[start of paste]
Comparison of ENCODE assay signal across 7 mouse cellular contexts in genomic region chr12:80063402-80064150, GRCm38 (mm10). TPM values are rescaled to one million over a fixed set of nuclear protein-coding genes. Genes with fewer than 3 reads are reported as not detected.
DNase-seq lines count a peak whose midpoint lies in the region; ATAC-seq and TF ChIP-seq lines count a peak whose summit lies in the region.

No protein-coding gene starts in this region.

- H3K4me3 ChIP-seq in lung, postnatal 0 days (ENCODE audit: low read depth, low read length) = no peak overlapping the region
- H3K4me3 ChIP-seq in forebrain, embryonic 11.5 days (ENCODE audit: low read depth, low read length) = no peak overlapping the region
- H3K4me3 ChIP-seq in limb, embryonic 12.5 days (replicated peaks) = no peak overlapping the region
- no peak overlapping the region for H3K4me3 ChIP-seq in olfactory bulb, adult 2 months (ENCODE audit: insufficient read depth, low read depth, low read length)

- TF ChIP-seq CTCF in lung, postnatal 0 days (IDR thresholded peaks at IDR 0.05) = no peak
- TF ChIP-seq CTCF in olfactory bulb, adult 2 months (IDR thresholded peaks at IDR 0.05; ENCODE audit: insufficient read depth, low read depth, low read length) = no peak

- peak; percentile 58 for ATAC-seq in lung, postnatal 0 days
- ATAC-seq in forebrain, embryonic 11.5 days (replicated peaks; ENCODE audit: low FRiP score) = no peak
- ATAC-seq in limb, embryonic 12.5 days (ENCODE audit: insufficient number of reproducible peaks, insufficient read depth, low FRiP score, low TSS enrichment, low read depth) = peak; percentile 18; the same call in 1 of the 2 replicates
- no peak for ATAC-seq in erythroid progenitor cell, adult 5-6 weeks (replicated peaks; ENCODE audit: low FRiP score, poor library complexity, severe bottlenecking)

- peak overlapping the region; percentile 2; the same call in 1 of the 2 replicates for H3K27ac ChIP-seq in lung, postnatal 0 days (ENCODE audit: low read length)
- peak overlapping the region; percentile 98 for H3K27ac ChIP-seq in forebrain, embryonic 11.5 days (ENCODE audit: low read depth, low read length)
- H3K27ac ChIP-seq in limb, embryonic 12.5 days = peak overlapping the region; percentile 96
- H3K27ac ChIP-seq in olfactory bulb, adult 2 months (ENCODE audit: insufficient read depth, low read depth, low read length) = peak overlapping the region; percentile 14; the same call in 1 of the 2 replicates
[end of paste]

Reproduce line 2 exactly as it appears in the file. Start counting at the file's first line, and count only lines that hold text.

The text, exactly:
DNase-seq lines count a peak whose midpoint lies in the region; ATAC-seq and TF ChIP-seq lines count a peak whose summit lies in the region.